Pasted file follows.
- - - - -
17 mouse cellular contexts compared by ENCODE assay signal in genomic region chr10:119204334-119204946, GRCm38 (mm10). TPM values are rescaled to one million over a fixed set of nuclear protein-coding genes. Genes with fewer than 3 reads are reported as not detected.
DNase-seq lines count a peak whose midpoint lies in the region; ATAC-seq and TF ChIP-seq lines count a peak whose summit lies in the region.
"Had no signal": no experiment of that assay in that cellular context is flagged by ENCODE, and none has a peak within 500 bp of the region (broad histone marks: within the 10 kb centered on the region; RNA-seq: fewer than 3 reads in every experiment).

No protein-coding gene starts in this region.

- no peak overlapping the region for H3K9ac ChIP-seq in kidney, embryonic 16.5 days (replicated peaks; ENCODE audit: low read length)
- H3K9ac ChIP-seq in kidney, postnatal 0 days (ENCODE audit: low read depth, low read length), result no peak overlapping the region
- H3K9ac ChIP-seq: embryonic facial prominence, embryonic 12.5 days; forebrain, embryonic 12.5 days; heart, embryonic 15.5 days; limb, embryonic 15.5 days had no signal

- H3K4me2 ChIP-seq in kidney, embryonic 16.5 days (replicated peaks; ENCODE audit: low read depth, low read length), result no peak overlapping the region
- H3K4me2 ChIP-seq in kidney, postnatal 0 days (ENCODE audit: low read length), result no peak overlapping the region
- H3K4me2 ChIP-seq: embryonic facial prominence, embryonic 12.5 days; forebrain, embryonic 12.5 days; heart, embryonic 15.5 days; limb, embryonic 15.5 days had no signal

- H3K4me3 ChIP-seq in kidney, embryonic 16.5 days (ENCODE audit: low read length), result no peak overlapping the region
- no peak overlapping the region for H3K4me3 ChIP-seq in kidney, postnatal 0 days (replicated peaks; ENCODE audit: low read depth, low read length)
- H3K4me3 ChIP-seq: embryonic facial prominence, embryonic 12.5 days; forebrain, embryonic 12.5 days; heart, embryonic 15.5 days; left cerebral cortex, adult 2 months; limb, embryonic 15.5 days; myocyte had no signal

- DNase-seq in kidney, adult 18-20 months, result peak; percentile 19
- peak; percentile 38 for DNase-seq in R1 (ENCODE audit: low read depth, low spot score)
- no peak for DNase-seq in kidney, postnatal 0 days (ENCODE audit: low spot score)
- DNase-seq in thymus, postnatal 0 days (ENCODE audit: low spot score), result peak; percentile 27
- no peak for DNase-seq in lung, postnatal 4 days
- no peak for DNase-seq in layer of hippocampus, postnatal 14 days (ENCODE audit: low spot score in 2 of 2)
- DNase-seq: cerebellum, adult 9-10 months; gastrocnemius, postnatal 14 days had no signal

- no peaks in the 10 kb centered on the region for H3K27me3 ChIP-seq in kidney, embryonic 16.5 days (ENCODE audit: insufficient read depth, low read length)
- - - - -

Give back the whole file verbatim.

17 mouse cellular contexts compared by ENCODE assay signal in genomic region chr10:119204334-119204946, GRCm38 (mm10). TPM values are rescaled to one million over a fixed set of nuclear protein-coding genes. Genes with fewer than 3 reads are reported as not detected.
DNase-seq lines count a peak whose midpoint lies in the region; ATAC-seq and TF ChIP-seq lines count a peak whose summit lies in the region.
"Had no signal": no experiment of that assay in that cellular context is flagged by ENCODE, and none has a peak within 500 bp of the region (broad histone marks: within the 10 kb centered on the region; RNA-seq: fewer than 3 reads in every experiment).

No protein-coding gene starts in this region.

- no peak overlapping the region for H3K9ac ChIP-seq in kidney, embryonic 16.5 days (replicated peaks; ENCODE audit: low read length)
- H3K9ac ChIP-seq in kidney, postnatal 0 days (ENCODE audit: low read depth, low read length), result no peak overlapping the region
- H3K9ac ChIP-seq: embryonic facial prominence, embryonic 12.5 days; forebrain, embryonic 12.5 days; heart, embryonic 15.5 days; limb, embryonic 15.5 days had no signal

- H3K4me2 ChIP-seq in kidney, embryonic 16.5 days (replicated peaks; ENCODE audit: low read depth, low read length), result no peak overlapping the region
- H3K4me2 ChIP-seq in kidney, postnatal 0 days (ENCODE audit: low read length), result no peak overlapping the region
- H3K4me2 ChIP-seq: embryonic facial prominence, embryonic 12.5 days; forebrain, embryonic 12.5 days; heart, embryonic 15.5 days; limb, embryonic 15.5 days had no signal

- H3K4me3 ChIP-seq in kidney, embryonic 16.5 days (ENCODE audit: low read length), result no peak overlapping the region
- no peak overlapping the region for H3K4me3 ChIP-seq in kidney, postnatal 0 days (replicated peaks; ENCODE audit: low read depth, low read length)
- H3K4me3 ChIP-seq: embryonic facial prominence, embryonic 12.5 days; forebrain, embryonic 12.5 days; heart, embryonic 15.5 days; left cerebral cortex, adult 2 months; limb, embryonic 15.5 days; myocyte had no signal

- DNase-seq in kidney, adult 18-20 months, result peak; percentile 19
- peak; percentile 38 for DNase-seq in R1 (ENCODE audit: low read depth, low spot score)
- no peak for DNase-seq in kidney, postnatal 0 days (ENCODE audit: low spot score)
- DNase-seq in thymus, postnatal 0 days (ENCODE audit: low spot score), result peak; percentile 27
- no peak for DNase-seq in lung, postnatal 4 days
- no peak for DNase-seq in layer of hippocampus, postnatal 14 days (ENCODE audit: low spot score in 2 of 2)
- DNase-seq: cerebellum, adult 9-10 months; gastrocnemius, postnatal 14 days had no signal

- no peaks in the 10 kb centered on the region for H3K27me3 ChIP-seq in kidney, embryonic 16.5 days (ENCODE audit: insufficient read depth, low read length)